Russian Hacker Convicted of Stealing 1.7 Million Credit Card Numbers

August 29, 2016, Written By John H. Oldshue
Computer hacker stealing data from a laptop concept for network security, identity theft and computer crime

A Russian hacker has been convicted for stealing 1.7 million credit card numbers and selling them on the black market.

Roman Valerevich Seleznev, who operated as Track2, was convicted in the Western District Court of Washington on 38 counts, including wire fraud, intentional damage to a protected computer, obtaining information from a protected computer, possessing 15 or more unauthorized devices and aggravated identity theft.

According to a press release from the U.S. Department of Justice, Seleznev’s operation, which lasted from 2009 to 2013, mainly involved hacking point-of-sale computers and installing malware to steal credit and debit card information. Most of the businesses he attacked were in Western Washington, and the Broadway Grill was forced into bankruptcy due to his alleged actions. In total, the attacks resulted in losses of more than $169 million for 3,700 financial institutions.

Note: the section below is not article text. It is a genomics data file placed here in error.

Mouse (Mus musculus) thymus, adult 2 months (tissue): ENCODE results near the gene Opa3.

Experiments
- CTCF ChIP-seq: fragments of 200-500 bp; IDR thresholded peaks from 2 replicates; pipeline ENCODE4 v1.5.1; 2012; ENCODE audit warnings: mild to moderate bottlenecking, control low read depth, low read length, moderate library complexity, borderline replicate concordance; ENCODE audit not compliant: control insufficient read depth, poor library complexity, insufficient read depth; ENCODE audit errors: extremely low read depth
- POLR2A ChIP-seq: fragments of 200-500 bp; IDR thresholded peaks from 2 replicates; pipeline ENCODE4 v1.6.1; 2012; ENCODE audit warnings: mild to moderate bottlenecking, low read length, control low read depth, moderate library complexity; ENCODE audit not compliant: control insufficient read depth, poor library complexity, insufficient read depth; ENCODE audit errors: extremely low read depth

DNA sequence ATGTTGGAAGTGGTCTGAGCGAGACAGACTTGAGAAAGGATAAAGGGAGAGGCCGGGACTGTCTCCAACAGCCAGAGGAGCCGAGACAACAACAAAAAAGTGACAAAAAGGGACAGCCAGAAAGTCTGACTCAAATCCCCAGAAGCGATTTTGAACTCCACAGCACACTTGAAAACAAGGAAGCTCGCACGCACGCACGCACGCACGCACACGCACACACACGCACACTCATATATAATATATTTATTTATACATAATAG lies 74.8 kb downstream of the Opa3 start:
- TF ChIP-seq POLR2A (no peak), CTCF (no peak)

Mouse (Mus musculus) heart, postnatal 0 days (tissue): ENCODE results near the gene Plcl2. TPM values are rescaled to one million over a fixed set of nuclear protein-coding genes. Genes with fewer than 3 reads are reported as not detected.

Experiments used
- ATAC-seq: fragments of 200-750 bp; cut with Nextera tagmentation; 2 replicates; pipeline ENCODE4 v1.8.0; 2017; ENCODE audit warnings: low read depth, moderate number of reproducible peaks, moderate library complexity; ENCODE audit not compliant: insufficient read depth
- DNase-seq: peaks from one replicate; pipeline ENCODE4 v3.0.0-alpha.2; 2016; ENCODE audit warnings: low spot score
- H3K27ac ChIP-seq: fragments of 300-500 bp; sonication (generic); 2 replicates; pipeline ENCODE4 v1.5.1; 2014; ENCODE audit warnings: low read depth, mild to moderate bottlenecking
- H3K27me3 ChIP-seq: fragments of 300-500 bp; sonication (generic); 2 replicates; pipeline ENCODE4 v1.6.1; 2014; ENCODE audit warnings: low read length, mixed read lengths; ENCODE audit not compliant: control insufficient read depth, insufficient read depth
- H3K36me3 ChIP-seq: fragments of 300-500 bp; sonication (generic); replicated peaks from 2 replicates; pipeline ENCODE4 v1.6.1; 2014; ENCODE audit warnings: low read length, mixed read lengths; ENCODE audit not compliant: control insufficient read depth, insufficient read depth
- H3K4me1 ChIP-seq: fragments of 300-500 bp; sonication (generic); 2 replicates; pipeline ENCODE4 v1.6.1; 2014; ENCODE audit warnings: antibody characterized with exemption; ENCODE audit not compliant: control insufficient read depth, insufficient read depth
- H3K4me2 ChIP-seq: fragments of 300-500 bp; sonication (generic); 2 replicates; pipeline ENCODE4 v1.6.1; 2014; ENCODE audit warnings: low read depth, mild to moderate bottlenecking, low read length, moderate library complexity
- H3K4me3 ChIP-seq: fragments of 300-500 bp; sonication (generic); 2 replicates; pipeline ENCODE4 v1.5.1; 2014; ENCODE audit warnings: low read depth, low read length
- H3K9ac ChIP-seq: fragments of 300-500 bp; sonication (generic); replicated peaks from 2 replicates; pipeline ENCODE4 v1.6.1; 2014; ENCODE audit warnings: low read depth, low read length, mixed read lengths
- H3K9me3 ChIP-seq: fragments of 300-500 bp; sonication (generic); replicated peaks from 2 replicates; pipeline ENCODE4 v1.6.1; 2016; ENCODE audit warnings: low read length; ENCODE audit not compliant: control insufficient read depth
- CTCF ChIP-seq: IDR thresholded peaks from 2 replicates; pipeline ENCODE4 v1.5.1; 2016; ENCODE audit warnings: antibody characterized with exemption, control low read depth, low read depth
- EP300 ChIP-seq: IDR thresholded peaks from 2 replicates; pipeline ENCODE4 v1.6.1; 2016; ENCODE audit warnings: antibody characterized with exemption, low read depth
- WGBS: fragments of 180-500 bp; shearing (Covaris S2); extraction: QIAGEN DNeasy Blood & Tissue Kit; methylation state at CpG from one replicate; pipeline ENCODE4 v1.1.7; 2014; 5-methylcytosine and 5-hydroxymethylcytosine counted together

The Department of Justice also reported that, once the 32-year-old Seleznev obtained the credit card information, he sent it to servers he controlled in Russia, Ukraine or McLean, VA. He then bundled the information into groups called “bases” and sold them on “carding” websites.

Seleznev was arrested in 2014, and investigators found more than 1.7 million stolen credit card numbers on his laptop. He will be sentenced in December but is facing additional charges for hacks in Georgia and Nevada.

Since Seleznev’s father, Valery Seleznev, is a member of the Russian Federal Assembly and close to President Vladimir Putin, the case has caused some international tension. Seleznev’s father has gone so far as to suggest his son was arrested as retribution for Russia harboring Edward Snowden.

Seleznev’s attorney said they plan to appeal the verdict. His defense team argues that his computer was tampered with while it was in the custody of the U.S. Secret Service office.



The information contained within this article was accurate as of August 29, 2016. For up-to-date
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